Second Least Surprising Story of the Week

Did anyone think that meat from cloned animals would make you sick? I didn’t think so.

The headlines following from the US FDA announcement (FDA Issues Draft Documents on the Safety of Animal Clones) are misleading. The headlines are all of the form "Cloned animals deemed safe to eat" (Nature) or "US regulator declares food from cloned animals is safe to eat" (International Herald Tribune), but that’s not the story here.

For the record, here is the sentence from the report.

meat and milk from clones of adult cattle, pigs and goats, and their offspring, are as safe to eat as food from conventionally bred animals.

But safety of the meat is not the issue. The real story is towards the end of the announcement:

In the draft guidance, FDA does not recommend any special measures relating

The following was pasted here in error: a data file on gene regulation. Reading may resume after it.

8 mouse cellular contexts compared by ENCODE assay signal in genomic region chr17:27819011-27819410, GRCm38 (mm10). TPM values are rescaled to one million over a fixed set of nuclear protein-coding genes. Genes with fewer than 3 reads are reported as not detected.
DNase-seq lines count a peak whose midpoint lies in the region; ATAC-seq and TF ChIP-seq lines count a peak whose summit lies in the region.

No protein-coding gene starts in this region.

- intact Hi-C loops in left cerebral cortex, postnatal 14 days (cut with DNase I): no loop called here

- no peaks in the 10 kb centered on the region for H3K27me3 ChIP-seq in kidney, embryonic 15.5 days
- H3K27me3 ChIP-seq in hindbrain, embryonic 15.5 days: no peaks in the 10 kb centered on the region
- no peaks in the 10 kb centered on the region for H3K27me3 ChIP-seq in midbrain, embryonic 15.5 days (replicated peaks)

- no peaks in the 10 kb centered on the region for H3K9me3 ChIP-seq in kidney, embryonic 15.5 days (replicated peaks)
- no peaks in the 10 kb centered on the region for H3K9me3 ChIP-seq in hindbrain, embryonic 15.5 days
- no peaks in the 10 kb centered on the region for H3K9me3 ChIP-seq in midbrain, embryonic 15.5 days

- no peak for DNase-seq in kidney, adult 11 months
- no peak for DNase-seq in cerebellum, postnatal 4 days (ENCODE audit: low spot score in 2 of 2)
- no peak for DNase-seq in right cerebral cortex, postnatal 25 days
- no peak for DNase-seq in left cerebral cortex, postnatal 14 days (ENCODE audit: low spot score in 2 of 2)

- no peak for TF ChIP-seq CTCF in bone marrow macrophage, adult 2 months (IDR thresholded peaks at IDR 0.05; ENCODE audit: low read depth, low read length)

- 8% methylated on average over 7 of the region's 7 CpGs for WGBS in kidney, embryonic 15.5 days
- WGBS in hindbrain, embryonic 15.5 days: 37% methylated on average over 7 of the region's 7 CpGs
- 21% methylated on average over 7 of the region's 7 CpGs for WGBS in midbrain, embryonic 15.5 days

to human food use of offspring of clones of any species.   

That is, cloned food needs no labels.

The issue is that cloned animals (like genetically-modified crops) introduce many potential changes to the agricultural industry – changes in the balance of power within the industry, the spread of health conditions associated with high-producing animals, and others I haven’t thought of. So given people’s natural scepticism about what (if any) benefits there are to this move, many people will not want to eat milk or meat from cloned animals. Whether our suspicions are right or wrong, that should be our choice.

So the real headline here is, "FDA takes first step towards allowing unlabelled food from cloned animals". The labelling is the story. And like with GMO plants, the major companies involved will want to have their meat and eat it – they will want to avoid labelling because cloned animals are no different, but you can bet your shirt that they will be looking for ways to patent techniques associated with cloning.

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